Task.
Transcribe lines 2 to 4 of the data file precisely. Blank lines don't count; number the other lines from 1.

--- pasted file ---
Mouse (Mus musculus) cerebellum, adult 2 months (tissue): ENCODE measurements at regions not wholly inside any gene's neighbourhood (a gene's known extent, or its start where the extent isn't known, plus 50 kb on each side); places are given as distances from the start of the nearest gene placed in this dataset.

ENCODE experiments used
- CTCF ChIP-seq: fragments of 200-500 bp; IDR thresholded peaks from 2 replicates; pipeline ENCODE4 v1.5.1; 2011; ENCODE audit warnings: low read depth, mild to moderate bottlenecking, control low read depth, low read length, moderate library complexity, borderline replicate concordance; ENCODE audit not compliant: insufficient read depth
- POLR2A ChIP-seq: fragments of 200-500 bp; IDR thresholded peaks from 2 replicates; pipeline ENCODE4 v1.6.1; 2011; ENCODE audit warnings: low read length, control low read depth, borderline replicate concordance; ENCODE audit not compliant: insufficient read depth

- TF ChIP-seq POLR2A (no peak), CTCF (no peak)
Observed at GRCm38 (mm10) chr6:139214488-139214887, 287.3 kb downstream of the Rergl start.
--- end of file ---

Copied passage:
ENCODE experiments used
- CTCF ChIP-seq: fragments of 200-500 bp; IDR thresholded peaks from 2 replicates; pipeline ENCODE4 v1.5.1; 2011; ENCODE audit warnings: low read depth, mild to moderate bottlenecking, control low read depth, low read length, moderate library complexity, borderline replicate concordance; ENCODE audit not compliant: insufficient read depth
- POLR2A ChIP-seq: fragments of 200-500 bp; IDR thresholded peaks from 2 replicates; pipeline ENCODE4 v1.6.1; 2011; ENCODE audit warnings: low read length, control low read depth, borderline replicate concordance; ENCODE audit not compliant: insufficient read depth